“There were endless controversies and resignations over what became known as ‘Prudenizing’ news copy — slanting it in a conservative direction,” wrote David Brock, a former Times reporter, in his book “Blinded by the Right.”
In 2003, the Intelligence Report, a publication of the Southern Poverty Law Center, accused the Times of “helping to popularize extremist ideas and neo-Confederate sympathy,” in part through a weekly Civil War page and reliance on sources who are members of organizations classified by the SPLC as hate groups.
Three years later, the Nation published a report cataloguing similar claims, and reported that Mr. Pruden and managing editor Francis B. Coombs Jr. had fostered an atmosphere that was “profoundly demeaning and abusive to women and minorities,” citing more than a dozen “well-placed sources.” (Mr. Pruden was not quoted in the Nation article.)
Mr. Pruden stepped down from the Times in 2008 and continued writing his column until his death. His most recent piece, published Monday, urged President Trump to “stand aside and watch” as House Speaker Nancy Pelosi (D-Calif.) sparred with a group of first-term liberal Democrats whom Mr. Pruden dubbed the “four horseladies of the Apocalypse.”
“The speaker had let some of her freshmen have their head,” he wrote, “and now they’re getting too big to spank.”
The oldest of three children, James Wesley Pruden Jr. was born in Jackson, Miss., on Dec. 18, 1935. His mother was a homemaker, and his father was an itinerant preacher who settled the family in Little Rock, ministered at a Southern Baptist church and became president of the Capital Citizens’ Council, a white supremacist group that tried to block the desegregation of Central High School.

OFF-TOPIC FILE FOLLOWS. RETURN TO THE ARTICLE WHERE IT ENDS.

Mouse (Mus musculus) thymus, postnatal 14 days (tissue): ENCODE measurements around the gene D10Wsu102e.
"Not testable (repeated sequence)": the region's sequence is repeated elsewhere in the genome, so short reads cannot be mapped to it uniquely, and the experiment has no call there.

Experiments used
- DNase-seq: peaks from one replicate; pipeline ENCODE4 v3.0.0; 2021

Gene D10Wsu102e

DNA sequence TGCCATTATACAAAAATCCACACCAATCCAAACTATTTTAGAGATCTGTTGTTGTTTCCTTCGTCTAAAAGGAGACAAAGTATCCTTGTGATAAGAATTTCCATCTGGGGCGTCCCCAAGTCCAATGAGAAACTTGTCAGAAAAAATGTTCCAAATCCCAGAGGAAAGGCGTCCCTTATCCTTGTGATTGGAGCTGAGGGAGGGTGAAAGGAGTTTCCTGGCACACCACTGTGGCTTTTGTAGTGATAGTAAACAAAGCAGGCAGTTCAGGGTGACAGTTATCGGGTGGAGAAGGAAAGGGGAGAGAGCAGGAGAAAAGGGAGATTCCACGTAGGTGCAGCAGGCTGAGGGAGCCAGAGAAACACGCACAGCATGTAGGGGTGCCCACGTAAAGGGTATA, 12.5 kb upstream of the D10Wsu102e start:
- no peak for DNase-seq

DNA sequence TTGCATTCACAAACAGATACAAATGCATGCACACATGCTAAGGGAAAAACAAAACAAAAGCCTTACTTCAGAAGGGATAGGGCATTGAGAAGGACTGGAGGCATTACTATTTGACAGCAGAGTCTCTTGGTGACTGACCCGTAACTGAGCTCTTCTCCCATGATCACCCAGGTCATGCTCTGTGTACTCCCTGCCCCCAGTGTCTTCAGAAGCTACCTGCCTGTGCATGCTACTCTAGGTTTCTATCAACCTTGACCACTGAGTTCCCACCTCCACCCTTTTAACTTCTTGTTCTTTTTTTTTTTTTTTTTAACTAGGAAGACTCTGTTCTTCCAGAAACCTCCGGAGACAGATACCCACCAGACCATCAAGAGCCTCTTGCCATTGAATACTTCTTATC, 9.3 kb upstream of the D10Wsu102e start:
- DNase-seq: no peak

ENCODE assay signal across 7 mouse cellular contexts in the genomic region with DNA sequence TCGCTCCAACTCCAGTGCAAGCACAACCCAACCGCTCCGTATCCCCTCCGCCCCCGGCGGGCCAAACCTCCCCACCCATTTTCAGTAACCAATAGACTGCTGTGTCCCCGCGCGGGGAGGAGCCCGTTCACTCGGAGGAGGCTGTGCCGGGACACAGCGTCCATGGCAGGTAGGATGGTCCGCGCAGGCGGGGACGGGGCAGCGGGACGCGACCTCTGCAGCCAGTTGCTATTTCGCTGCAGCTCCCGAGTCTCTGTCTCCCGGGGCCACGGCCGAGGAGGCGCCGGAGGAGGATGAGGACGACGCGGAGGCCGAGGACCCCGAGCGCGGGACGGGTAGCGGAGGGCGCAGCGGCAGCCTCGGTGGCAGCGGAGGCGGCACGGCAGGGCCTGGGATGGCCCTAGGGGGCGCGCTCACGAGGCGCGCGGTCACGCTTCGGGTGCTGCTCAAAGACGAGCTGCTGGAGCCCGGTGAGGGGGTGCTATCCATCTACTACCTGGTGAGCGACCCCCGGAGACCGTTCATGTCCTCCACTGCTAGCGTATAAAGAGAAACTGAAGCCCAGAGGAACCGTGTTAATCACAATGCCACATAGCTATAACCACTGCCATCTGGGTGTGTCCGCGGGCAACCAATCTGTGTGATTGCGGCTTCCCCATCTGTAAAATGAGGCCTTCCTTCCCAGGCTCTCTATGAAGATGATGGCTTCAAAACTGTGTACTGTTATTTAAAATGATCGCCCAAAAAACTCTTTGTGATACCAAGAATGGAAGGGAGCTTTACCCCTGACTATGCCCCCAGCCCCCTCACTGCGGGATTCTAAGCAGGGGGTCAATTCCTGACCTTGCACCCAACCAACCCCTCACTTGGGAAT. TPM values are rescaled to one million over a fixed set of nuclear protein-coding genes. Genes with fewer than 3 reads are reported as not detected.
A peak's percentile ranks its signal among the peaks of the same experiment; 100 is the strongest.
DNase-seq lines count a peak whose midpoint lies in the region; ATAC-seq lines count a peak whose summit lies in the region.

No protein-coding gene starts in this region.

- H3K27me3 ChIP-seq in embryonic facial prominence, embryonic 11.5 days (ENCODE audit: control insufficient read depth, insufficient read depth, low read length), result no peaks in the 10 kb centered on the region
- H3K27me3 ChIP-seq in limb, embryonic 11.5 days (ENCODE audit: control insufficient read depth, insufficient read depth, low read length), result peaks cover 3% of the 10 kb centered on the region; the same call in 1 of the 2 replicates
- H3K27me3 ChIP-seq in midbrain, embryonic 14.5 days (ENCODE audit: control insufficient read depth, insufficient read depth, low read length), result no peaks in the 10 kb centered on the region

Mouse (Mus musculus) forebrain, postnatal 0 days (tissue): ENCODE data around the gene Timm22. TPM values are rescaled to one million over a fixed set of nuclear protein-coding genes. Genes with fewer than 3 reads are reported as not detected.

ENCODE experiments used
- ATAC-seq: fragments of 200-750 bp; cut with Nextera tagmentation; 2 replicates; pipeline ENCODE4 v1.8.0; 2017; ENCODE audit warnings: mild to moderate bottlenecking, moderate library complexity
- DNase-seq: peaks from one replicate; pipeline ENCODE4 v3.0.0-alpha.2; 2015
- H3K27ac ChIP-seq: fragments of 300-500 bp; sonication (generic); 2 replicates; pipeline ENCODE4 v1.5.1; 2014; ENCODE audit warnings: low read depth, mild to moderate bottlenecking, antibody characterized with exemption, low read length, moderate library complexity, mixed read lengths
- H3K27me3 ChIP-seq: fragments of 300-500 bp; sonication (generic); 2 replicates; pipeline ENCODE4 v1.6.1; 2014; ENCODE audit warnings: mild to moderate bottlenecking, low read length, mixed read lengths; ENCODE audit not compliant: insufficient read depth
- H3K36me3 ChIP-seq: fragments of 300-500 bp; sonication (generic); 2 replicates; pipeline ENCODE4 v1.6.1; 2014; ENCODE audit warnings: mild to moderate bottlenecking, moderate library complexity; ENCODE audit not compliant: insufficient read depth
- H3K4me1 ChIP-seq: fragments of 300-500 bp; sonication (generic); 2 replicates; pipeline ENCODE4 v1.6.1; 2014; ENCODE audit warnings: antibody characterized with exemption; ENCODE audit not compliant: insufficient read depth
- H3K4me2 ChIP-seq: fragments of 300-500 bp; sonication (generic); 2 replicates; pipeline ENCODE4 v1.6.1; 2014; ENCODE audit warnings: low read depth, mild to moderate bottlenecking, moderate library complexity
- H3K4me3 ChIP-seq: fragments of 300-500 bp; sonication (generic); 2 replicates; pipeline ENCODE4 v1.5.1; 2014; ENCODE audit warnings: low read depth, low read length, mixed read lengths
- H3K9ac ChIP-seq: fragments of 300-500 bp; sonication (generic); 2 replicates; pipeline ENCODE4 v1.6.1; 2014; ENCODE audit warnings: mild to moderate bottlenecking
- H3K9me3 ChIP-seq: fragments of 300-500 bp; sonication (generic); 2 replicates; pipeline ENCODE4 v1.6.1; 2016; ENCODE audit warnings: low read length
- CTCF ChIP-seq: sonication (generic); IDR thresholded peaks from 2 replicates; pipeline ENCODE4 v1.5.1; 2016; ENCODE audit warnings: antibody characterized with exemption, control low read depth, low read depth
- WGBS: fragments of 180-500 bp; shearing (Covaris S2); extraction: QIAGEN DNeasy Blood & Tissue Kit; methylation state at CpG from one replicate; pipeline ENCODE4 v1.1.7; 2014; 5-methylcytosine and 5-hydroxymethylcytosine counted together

The younger Mr. Pruden started a newspaper at his middle school and joined the Arkansas Gazette as a high school junior, according to the Encyclopedia of Arkansas. He studied at Little Rock Junior College — now the University of Arkansas at Little Rock — before turning fully to journalism, working at the Commercial Appeal in Memphis and then the weekly, now-defunct National Observer in Washington.
Mr. Pruden covered national politics and the Vietnam War before serving as a foreign correspondent at the Observer. He departed around 1976 — by some accounts, he was forced out amid allegations that he manufactured quotes for his stories — and spent the next several years trying to write and publish a long satirical novel about Vietnam.
He reportedly joined the Times after exhausting his savings and in 1991 received the H.L. Mencken writing award from the Baltimore Sun for his columns. That year, he became the paper’s de facto top editor upon the resignation of Arnaud de Borchgrave.
Mr. Pruden’s marriage to Ann Rice Pulliam ended in divorce. In addition to his companion, a Times contributor who writes under the name Corinna Lothar and lives in Washington, survivors include her son Alex Metcalf of Los Angeles; a sister; and two grandchildren.
In an obituary for the Times, Mr. Pruden was recalled as a hands-on editor who banned overused words like “controversy” and “quip ” and challenged his writers to always keep readers engaged. He once critiqued a long story, former Times reporter Audrey Hudson recalled, by saying: “Sominex is not in the business of publishing newspapers, and we should not be in the business of putting people to sleep.”